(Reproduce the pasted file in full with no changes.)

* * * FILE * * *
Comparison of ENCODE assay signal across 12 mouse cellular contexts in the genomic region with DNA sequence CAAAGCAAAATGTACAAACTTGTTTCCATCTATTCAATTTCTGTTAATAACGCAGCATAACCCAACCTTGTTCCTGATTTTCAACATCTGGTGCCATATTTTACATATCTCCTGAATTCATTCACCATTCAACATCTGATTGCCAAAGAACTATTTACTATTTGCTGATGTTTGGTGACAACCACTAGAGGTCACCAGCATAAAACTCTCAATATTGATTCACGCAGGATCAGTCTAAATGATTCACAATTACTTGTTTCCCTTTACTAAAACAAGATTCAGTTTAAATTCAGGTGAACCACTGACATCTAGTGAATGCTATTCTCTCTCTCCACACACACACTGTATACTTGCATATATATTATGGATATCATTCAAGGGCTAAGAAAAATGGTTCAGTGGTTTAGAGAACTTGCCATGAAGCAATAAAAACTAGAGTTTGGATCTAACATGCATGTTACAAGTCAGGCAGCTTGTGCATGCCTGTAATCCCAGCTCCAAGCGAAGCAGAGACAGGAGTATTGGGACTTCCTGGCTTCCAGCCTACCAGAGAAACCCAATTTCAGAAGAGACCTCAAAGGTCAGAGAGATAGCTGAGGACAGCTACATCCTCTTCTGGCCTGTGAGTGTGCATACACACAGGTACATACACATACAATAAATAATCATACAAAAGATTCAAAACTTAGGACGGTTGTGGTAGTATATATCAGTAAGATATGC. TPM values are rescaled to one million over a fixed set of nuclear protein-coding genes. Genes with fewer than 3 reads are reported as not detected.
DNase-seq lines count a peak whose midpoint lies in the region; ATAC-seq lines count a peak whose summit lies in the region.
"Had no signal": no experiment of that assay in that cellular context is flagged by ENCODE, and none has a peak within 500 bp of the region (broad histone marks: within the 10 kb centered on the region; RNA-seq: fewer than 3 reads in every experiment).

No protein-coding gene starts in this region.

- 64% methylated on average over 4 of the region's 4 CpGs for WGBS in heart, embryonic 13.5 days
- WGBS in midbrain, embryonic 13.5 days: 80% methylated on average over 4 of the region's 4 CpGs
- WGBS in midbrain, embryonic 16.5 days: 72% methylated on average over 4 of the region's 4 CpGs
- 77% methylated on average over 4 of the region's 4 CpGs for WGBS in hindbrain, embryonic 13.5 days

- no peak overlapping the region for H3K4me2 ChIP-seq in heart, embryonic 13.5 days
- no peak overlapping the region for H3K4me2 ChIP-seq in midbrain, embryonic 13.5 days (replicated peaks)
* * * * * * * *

Comparison of ENCODE assay signal across 12 mouse cellular contexts in the genomic region with DNA sequence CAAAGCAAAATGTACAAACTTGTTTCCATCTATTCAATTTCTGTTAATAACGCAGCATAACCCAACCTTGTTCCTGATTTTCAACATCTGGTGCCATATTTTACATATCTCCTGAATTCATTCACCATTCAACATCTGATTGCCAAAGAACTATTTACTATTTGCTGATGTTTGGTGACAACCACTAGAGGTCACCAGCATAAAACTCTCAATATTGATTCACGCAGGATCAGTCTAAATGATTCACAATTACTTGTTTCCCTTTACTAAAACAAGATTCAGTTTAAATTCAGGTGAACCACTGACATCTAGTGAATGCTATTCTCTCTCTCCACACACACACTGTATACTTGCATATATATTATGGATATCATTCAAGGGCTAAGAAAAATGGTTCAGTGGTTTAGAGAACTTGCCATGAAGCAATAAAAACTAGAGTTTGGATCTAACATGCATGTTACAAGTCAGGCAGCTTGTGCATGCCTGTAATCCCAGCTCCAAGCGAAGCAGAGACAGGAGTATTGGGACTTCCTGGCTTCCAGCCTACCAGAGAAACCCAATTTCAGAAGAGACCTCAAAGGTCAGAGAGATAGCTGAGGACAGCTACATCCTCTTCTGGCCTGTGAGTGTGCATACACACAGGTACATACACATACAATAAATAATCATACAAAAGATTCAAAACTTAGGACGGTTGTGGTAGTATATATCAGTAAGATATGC. TPM values are rescaled to one million over a fixed set of nuclear protein-coding genes. Genes with fewer than 3 reads are reported as not detected.
DNase-seq lines count a peak whose midpoint lies in the region; ATAC-seq lines count a peak whose summit lies in the region.
"Had no signal": no experiment of that assay in that cellular context is flagged by ENCODE, and none has a peak within 500 bp of the region (broad histone marks: within the 10 kb centered on the region; RNA-seq: fewer than 3 reads in every experiment).

No protein-coding gene starts in this region.

- 64% methylated on average over 4 of the region's 4 CpGs for WGBS in heart, embryonic 13.5 days
- WGBS in midbrain, embryonic 13.5 days: 80% methylated on average over 4 of the region's 4 CpGs
- WGBS in midbrain, embryonic 16.5 days: 72% methylated on average over 4 of the region's 4 CpGs
- 77% methylated on average over 4 of the region's 4 CpGs for WGBS in hindbrain, embryonic 13.5 days

- no peak overlapping the region for H3K4me2 ChIP-seq in heart, embryonic 13.5 days
- no peak overlapping the region for H3K4me2 ChIP-seq in midbrain, embryonic 13.5 days (replicated peaks)